Learning to use the toilet is an important developmental skill for all children.
For some children and young people with a developmental disability, there are often additional challenges, and toilet training can become a very long and frustrating process. However, with perseverance and consistency many of these children can become clean and dry.
A developmental disability should not become a barrier to learning toileting skills.
But why is toilet training important?
There are clear benefits for your child to become clean and dry including; improved skin hygiene and physical comfort, a sense of independence and personal responsibility, as well as a wider social acceptability. There are also benefits for your family with the reduced burden of managing the continence needs of a growing child. Mostly, however, having a continent child will give your family greater opportunities to travel and engage in a wider variety of community activities. Individualised and consistent daily routine is the best approach overcome toileting problems.
Tips for Toilet Training
1. Seek advice
Speak to a health professional such as a continence nurse advisor, an occupational therapist, psychologist or physiotherapist who has experience with managing toileting difficulties in a child with a developmental delay or disability.
2. Consider your child’s daily diet and fluid intake
Not enough fluid or fibre in the diet can lead to constipation, a significant contributor in toileting avoidance and can cause a child to develop withholding patterns.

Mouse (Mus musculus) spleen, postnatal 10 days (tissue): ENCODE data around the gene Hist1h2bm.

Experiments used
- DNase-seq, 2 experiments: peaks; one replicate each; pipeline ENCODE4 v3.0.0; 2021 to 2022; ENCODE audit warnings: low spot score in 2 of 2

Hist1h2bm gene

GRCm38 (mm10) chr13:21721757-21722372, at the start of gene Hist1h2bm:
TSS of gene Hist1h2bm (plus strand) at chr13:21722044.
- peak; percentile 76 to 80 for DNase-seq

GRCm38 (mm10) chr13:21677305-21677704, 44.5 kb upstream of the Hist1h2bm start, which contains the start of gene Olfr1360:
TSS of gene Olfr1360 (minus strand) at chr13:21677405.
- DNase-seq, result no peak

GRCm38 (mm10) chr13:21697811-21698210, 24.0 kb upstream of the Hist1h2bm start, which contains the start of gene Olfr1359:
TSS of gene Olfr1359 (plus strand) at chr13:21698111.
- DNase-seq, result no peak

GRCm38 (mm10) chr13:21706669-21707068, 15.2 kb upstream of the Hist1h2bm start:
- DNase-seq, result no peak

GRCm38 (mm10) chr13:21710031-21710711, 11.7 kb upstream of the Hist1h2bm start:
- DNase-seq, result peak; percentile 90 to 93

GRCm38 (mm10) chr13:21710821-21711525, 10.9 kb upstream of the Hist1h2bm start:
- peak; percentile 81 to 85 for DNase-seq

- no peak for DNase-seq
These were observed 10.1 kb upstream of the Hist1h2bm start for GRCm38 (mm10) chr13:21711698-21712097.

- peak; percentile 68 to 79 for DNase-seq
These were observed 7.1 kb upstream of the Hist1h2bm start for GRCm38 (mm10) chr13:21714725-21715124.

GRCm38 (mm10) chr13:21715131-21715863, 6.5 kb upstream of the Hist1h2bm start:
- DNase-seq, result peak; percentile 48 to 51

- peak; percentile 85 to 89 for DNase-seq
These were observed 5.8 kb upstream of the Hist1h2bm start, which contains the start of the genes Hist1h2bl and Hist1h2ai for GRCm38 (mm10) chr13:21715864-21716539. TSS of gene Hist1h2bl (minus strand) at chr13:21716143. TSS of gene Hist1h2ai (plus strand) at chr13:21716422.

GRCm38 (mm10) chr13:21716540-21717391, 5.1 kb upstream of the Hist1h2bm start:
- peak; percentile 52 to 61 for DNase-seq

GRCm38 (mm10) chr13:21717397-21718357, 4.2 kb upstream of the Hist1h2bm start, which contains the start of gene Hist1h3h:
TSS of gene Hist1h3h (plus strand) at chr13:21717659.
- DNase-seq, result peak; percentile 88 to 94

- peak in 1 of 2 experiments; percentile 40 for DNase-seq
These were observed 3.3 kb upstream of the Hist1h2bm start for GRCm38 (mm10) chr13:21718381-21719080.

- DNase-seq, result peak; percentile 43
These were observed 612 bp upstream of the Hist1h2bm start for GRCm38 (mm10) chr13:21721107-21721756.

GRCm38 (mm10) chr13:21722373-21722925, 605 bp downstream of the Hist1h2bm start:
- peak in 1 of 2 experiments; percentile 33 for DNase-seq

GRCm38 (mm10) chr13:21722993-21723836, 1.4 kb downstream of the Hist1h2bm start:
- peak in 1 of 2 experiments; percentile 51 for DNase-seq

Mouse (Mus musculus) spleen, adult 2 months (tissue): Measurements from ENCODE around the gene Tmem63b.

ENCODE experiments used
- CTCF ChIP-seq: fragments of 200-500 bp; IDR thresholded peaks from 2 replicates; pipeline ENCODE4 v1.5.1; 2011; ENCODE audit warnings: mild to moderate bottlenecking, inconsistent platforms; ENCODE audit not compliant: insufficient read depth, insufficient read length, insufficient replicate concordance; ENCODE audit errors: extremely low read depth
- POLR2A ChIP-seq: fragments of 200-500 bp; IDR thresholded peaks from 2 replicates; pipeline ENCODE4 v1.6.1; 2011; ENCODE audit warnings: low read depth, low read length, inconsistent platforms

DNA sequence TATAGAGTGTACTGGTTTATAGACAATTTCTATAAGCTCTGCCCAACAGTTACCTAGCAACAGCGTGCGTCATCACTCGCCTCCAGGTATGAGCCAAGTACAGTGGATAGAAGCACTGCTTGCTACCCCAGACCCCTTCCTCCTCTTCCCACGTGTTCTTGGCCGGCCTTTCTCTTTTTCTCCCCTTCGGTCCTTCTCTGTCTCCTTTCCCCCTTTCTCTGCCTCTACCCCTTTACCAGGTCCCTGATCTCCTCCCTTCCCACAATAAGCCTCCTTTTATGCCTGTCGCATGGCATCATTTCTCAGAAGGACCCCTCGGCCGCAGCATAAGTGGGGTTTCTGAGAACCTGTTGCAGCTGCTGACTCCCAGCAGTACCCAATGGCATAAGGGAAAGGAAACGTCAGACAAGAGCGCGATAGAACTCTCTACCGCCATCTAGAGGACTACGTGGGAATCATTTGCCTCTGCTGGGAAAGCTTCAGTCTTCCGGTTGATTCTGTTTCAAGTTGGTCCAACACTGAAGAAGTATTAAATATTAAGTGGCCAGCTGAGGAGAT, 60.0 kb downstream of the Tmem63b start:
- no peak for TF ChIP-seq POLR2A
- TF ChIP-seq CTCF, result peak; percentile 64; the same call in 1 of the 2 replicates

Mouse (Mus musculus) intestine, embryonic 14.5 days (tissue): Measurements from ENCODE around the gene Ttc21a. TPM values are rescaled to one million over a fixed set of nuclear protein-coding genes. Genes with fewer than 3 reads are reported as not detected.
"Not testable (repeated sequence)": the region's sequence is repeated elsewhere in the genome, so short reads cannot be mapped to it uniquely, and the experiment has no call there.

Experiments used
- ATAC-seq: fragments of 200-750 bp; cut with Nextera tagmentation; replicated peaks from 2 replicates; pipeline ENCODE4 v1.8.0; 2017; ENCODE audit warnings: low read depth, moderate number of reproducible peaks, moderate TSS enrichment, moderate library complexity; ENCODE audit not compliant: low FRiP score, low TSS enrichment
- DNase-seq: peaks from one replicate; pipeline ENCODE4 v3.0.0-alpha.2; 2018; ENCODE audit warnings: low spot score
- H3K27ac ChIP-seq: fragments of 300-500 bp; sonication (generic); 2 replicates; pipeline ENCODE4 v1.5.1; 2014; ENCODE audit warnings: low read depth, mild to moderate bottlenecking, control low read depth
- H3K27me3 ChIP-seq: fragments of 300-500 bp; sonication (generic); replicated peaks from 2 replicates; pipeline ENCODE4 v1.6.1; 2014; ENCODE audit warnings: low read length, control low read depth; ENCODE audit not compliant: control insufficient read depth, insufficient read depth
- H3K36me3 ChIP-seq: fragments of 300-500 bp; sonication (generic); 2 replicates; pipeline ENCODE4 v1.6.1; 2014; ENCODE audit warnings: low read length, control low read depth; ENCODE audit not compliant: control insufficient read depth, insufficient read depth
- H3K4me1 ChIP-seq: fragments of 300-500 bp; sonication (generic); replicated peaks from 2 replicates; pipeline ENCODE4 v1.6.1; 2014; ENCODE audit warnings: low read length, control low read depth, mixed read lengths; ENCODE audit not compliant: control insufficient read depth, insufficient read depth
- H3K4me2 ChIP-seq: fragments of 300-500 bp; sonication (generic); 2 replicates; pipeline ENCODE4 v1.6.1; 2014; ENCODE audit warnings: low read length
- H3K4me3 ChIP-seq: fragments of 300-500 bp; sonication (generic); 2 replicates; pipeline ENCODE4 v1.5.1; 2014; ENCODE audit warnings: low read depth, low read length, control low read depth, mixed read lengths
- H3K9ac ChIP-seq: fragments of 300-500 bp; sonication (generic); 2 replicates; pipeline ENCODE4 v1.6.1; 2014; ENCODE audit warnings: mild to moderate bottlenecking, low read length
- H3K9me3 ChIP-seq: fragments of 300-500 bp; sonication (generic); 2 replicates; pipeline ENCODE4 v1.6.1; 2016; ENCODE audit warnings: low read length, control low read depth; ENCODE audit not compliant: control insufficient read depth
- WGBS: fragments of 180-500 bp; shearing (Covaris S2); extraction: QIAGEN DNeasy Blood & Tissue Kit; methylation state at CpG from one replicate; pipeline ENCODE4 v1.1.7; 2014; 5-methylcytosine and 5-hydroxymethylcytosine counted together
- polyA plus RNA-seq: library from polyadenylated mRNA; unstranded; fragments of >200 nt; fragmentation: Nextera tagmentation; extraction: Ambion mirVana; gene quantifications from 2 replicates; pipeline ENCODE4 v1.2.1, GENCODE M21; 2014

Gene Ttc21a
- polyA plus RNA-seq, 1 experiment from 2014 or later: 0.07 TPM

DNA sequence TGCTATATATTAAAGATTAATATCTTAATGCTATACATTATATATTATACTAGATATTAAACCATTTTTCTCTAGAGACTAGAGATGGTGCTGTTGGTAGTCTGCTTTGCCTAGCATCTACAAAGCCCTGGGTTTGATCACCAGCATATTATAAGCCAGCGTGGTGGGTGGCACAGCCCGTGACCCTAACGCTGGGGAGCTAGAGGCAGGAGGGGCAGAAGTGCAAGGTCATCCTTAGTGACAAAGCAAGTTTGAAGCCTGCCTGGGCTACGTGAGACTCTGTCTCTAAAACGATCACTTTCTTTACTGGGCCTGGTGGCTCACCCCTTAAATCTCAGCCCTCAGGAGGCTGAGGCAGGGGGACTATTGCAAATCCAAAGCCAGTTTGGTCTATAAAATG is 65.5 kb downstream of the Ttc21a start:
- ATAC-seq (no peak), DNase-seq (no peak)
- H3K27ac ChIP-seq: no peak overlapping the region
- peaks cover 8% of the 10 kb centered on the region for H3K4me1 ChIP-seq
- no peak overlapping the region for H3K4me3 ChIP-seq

3. Modify the toilet and bathroom environment
Consider equipment to enable your child to be able to access the toilet more easily, such as a smaller insert seat and toilet step. It is important to manage the sensory environment and remove or avoid anything that may distress your child. Create an interesting toileting environment that your child will want to spend time in. Stay close, and use conversation, a song, or a small toy for example to encourage sustained and relaxed sitting time on the toilet.
4. Set daily toilet time routines
It is helpful to keep a toilet timing record chart to note your child’s natural toileting patterns. It is most likely that your child will want to use the toilet soon after waking and after snack and meal times, so plan prompted toilet times when your child is most likely to want to use the toilet. Watch for child’s behavioural or verbal cues that may indicate a need to go. Your child may move to a quiet location, stand still or become restless or fidgety. Move them quickly and calmly to the bathroom but be careful not to force your child as that can lead to resistance.
5. Use clear communication cues
Make sure to use clear, concise and unambiguous language. Say” “toilet time” as opposed to asking “do you need the toilet?” Visual cues such as sign language can be helpful. Reduce cues and assistance as your child becomes more independent with their toileting.
6. Manage wetting and soiling as a positive teaching opportunity
7. Be consistent
Ensure your child’s school and respite follow the same toileting routine as you do at home.
8. Allow time
Be persistent and patient as you support your child to become continent. Debbie explains these tips in much more detail on an excellent video available on the Continence Foundation’s website at www.continence.org.au/pages/support-forcarers.
By Debbie Atkins, occupational therapist and toilet training consultant.